Myles M. Mattenson
5550 Topanga Canyon Blvd.
Suite 200
Woodland Hills, California 91367
Telephone (818) 313-9060
Facsimile (818) 313-9260
Asbestos Removal, And Seismic Retrofits!
Have You Read Your Lease Lately?

      Myles M. Mattenson engages in a general civil and trial practice including litigation and transactional services relating to the coin laundry and dry cleaning industries, franchising, business, purchase and sale of real estate, easements, landlord-tenant, partnership, corporate, insurance bad faith, personal injury, and probate legal matters.

      In providing services to the coin laundry and dry cleaning industries, Mr. Mattenson has represented equipment distributors, coin laundry and dry cleaning business owners confronted with landlord-tenant issues, lease negotiations, sale documentation including agreements, escrow instructions, and security instruments, as well as fraud or misrepresentation controversies between buyers and sellers of such businesses.

      Mr. Mattenson serves as an Arbitrator for the Los Angeles County Superior Court. He is also past chair of the Law Office Management Section of the Los Angeles County Bar Association. Mr. Mattenson received his Bachelor of Science degree (Accounting) in 1964 and his Juris Doctorate degree from Loyola University School of Law in 1967.

      Bi-monthly articles by Mr. Mattenson on legal matters of interest to the business community appear in alternate months in The Journal, a leading coin laundry industry publication of the Coin Laundry Association, and Fabricare, a leading dry cleaning industry publication of the International Fabricare Institute. During the period of May 1995 through September 2002, Mr. Mattenson contributed similar articles to New Era Magazine, a coin laundry and dry cleaning industry publication which ceased publication with the September 2002 issue.

      This website contains copies of Mr. Mattenson's New Era Magazine articles which can be retrieved through a subject or chronological index. The website also contains copies of Mr. Mattenson's Journal and Fabricare articles, which can be retrieved through a chronological index.

      In addition to Mr. Mattenson's trial practice, he has successfully prosecuted and defended appeals on behalf of his clients in various areas of the law. Some of these appellate decisions are contained within his website.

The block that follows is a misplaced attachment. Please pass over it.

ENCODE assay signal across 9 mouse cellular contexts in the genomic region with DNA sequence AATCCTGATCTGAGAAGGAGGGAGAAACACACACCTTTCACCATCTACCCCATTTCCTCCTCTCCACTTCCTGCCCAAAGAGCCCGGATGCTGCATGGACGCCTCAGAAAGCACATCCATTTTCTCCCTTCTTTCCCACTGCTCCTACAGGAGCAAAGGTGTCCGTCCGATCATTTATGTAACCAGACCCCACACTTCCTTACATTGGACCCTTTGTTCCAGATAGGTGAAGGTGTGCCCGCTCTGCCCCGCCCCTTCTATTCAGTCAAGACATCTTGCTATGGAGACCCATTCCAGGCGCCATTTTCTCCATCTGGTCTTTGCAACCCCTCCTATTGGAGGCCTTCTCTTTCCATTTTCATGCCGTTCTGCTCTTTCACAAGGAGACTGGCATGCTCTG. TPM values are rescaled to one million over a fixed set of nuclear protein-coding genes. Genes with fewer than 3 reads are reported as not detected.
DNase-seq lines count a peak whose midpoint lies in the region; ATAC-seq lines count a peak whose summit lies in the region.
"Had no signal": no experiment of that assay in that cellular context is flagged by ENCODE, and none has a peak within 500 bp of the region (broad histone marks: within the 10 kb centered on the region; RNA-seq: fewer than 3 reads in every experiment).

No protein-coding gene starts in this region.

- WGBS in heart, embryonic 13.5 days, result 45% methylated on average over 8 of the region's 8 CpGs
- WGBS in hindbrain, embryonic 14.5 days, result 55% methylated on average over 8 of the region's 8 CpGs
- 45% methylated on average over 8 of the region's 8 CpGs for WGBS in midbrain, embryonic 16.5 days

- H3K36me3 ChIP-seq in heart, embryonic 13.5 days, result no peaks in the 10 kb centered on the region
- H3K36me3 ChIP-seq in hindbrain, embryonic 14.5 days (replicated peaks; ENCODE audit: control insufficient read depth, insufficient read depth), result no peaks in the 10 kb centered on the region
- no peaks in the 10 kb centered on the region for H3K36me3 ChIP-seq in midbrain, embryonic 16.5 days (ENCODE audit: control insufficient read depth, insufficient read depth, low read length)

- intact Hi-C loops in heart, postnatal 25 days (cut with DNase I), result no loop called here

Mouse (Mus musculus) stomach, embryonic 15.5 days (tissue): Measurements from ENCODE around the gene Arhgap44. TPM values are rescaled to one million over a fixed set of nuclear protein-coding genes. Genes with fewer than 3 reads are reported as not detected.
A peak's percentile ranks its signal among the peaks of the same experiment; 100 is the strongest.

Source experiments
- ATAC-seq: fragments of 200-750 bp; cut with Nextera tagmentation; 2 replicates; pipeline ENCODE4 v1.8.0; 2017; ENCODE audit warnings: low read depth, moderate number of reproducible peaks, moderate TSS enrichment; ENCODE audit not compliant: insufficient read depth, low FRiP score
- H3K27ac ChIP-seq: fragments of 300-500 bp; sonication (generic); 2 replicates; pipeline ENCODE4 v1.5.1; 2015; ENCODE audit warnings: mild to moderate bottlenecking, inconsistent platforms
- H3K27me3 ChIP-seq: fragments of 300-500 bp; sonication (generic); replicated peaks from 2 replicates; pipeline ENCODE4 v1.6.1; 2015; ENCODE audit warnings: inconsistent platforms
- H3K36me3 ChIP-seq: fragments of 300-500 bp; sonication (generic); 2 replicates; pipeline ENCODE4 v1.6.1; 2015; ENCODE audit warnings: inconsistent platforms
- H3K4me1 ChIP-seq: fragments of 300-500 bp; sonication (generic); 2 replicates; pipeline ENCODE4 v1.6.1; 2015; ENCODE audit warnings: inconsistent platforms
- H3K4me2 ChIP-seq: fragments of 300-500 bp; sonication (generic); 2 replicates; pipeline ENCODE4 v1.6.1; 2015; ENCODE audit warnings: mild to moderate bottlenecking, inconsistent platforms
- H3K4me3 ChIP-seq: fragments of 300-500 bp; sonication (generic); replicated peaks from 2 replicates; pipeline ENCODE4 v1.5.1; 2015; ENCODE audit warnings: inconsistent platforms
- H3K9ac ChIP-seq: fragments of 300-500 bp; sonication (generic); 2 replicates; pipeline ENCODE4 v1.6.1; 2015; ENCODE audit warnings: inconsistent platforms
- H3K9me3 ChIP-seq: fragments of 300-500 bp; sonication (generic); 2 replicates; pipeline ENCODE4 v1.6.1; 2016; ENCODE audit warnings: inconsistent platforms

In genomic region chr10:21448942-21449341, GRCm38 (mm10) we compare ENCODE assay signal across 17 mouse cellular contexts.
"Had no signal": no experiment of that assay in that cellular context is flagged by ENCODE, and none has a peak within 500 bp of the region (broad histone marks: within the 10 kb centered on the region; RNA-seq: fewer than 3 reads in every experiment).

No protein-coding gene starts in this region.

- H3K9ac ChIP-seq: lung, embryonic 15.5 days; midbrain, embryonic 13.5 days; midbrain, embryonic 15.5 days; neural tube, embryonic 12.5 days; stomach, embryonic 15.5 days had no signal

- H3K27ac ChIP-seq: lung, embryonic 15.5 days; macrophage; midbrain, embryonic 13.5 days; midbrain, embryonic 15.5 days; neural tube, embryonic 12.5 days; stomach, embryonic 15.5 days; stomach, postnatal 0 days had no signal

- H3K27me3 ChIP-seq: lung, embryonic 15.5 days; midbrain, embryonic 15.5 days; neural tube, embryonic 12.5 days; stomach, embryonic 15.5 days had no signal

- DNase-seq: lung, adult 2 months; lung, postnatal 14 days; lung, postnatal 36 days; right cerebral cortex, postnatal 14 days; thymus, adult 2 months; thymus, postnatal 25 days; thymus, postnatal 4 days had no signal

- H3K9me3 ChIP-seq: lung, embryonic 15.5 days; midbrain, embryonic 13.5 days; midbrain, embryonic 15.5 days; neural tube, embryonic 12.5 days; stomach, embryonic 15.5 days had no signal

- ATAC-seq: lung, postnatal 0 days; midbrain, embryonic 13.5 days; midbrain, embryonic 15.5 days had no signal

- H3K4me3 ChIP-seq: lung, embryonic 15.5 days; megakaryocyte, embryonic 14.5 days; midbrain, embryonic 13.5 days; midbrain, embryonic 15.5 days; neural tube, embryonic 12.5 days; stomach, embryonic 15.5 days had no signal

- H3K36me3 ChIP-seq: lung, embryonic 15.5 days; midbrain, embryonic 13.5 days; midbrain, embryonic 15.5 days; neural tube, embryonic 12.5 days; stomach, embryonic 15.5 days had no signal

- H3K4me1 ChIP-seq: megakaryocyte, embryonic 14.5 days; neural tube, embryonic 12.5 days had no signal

Consider the lease issue presented by a government ordered abatement of asbestos contamination on your premises. Is the Lessor or Lessee responsible for the abatement?

In a California case involving a long term lease of a warehouse-type building in Los Angeles which was leased to a Cadillac dealership, the lessees, in the phraseology of the California Supreme Court, "did agree to a duty of repair that is, on its face, virtually global in scope." The Court concluded that "the parties intended to transfer to the lessees substantially all of the responsibilities of property ownership, including the duty to comply with the county-ordered asbestos cleanup."

The lease provided for a term of 15 years and included the following provisions:

"Lessee shall, at lessee's expense, comply promptly with all applicable statutes, ordinances, rules, regulations, orders, covenants and restrictions of record, and requirements in effect during the term or any part of the term hereof, regulating the use by the lessee of the premises . . . .

Lessee shall keep in good order, condition and repair the Premises and every part thereof, structural and non-structural . . . . Except for the obligations of lessor [in the event of building destruction], it is intended by the parties hereto that lessor have no obligation in any manner whatsoever, to repair and maintain the Premises . . . all of which obligations are intended to be that of the Lessee . . . ."